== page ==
Employing Collingwood’s notion of “historical imagination,” this paper seeks to imagine how the NT writers related to Israel’s Scriptures. Two assumptions appear foundational. First, as the eternal word of Israel’s unique and only God and creator, the faithful and unchanging Yahweh, the Scriptures were normative in revealing his character and in articulating his relationship with his creation and their relationship with him. If so, it makes better sense methodologically, to begin, not the with NT use of the OT, but Israel’s Scriptures’ normative shaping on the NT. Second, given Israel’s unique understanding of Yahweh and of his creation (gifting it with the possibility of genuine change) this relationship is primarily neither conceptual nor even literary but personal. Since persons are known through their agency (MacMurray), that is words and deeds over time, the fundamental orientation and “grammar” of this relationship ought to be historical and narratival. If so, “context” becomes a matter of where a given textually construed event fits into the larger narrative of Yahweh’s relationship to his creation and particularly what it says of his character and thus what Israel and the creation can expect of his future actions. This paper proposes that when viewed from this perspective the NT authors see what Yahweh has done in Christ to be both entirely consistent with his past and promised future interventions, and more profoundly revealing, of his character. We will examine some example texts, but hopefully allow considerable time for discussion.
Bart Koet: A Tale of Two Teachers – Jesus about Jesus and John the Baptist (Luke 7:18-35)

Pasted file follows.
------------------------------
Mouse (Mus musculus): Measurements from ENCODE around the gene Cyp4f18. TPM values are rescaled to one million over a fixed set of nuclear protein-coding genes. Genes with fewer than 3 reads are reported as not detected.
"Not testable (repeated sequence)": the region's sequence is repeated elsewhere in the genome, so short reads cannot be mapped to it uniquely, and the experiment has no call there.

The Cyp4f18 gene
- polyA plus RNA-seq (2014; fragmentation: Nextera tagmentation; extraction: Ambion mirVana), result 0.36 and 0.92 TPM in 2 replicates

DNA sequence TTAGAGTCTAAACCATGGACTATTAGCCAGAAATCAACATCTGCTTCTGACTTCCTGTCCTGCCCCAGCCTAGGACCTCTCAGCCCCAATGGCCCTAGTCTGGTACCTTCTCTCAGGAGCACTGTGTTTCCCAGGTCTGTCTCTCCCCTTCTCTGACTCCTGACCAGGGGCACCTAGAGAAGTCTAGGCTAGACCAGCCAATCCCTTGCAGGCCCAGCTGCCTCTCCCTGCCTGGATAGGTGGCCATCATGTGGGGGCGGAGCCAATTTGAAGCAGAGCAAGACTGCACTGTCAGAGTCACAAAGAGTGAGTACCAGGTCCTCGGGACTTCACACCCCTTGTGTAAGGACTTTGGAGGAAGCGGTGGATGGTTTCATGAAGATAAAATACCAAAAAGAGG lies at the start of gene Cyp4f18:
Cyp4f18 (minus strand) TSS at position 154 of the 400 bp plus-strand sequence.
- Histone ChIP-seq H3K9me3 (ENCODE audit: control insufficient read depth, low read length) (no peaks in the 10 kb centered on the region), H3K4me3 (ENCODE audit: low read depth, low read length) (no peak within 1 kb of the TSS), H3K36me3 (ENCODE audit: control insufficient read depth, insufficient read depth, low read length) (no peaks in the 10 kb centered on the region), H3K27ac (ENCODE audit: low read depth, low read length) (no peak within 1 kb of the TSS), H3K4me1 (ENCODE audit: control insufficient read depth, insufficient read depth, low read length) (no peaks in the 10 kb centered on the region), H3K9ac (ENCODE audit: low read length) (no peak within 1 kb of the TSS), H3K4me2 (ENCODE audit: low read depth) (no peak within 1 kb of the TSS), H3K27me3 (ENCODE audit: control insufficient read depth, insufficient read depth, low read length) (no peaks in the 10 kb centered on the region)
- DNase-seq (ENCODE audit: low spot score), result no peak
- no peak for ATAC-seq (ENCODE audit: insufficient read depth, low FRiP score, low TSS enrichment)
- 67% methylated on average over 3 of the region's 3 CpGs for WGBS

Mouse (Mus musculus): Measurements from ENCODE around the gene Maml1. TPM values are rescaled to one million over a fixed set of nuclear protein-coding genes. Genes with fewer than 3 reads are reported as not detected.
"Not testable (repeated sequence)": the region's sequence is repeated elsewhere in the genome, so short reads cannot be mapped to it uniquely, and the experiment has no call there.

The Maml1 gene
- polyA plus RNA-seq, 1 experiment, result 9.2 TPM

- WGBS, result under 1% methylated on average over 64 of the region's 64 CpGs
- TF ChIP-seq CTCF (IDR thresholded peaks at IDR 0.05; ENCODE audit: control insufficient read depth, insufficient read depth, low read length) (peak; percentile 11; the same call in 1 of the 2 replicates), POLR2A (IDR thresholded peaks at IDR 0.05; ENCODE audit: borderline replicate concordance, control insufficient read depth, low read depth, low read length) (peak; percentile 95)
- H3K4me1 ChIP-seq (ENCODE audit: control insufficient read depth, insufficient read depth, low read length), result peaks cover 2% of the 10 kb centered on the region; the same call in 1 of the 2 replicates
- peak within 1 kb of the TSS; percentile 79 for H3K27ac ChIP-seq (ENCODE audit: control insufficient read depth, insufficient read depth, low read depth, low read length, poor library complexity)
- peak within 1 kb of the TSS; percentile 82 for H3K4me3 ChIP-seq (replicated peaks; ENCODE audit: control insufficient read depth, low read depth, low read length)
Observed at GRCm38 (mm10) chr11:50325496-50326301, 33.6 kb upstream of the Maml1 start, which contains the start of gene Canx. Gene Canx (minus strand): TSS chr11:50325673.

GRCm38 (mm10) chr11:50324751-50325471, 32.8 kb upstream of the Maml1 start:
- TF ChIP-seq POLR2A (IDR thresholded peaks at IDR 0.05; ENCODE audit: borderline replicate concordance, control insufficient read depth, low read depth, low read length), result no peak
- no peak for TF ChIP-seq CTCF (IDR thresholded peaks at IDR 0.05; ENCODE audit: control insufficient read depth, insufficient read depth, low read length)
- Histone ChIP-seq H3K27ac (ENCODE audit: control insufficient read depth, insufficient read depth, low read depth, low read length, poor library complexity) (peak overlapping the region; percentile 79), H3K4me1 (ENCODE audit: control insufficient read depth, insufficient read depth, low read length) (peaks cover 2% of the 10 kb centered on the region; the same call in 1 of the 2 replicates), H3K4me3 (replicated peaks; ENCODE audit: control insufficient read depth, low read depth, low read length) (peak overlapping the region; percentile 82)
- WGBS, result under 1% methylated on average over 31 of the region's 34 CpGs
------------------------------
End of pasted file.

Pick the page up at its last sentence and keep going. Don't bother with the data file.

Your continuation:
This paper poses a question about where we can find a great wisdom teacher who uses children’s rhymes to depict his teachings. Such a teacher can be found in Luke 7:31-35, where Jesus explains both his own teaching and John the Baptist’s and defends their teachings, albeit so different from each other, by referring to a children’s song. An analysis of the communication shows that in 7:35 there is a reference to the fact that all the people and even all the tax collectors choose the baptism of John and that therefore there is a possibility for the audience to become children of Wisdom by joining one of the teachers.
Anthony Royle: The Vorlage of Paul’s Citation in Eph. 5:14: New Horizons
The Vorlage of Ephesians 5:14 has been disputed by various scholars. The citation is introduced by the authoritative words “He (God) says”; however, there are no Scriptures that match the citation word for word, which has led to various hypothesises regarding its origin. Some scholars have noted similarities of phrases used in Ephesians 5:14 (Awake O Sleeper and rise from the dead) with Isaiah 26:19 (O dwellers in the dust, awake and sing or Joy) and Isaiah 60:1 (Arise, shine; for your light has come, and the glory of the Lord has risen upon you). The difficulty with this view is that Paul’s citation uses a different tense in Greek to Isaiah LXX. Furthermore, the insertion of the title χριστον (And Christ will shine on you) in place of the Isaiah LXX’s more frequent title, κυριον (Isaiah 60:1), indicates that it is unlikely Paul was citing any known written text of Isaiah and that the Ωorlage is Christian in origin. In response, some scholars have speculated Paul used an unknown apocryphal source, and even a Gnostic writing, for his citation. The majority view is that Paul is citing an early Christian baptism hymn that was inspired by a Spiritual song (Ephesians 5:19; Colossians 3:16); however, the hymn is unlike any other creedal statement of the early church in the New Testament and the issue of baptism does not fit the context of Ephesians 5. As scholars have sought to propose a written Vorlage for Paul’s citation in past studies, this papers looks to new horizons of research that may lend to the evolution of Paul’s citation from Isaianic texts. I propose that the change of grammar, the conflation of texts, and the insertion of words in Paul’s citation from the LXX are impacted by three influences; rhetoric, social memory, and religious experience. Recent NT studies in these three areas have shown how they impact the citation technique of Paul and other NT writers, as well as their Jewish and Greco-Roman contemporaries. This paper seeks to highlight their importance to understanding the influence of Isaiah in Paul’s citation in Eph. 5:14.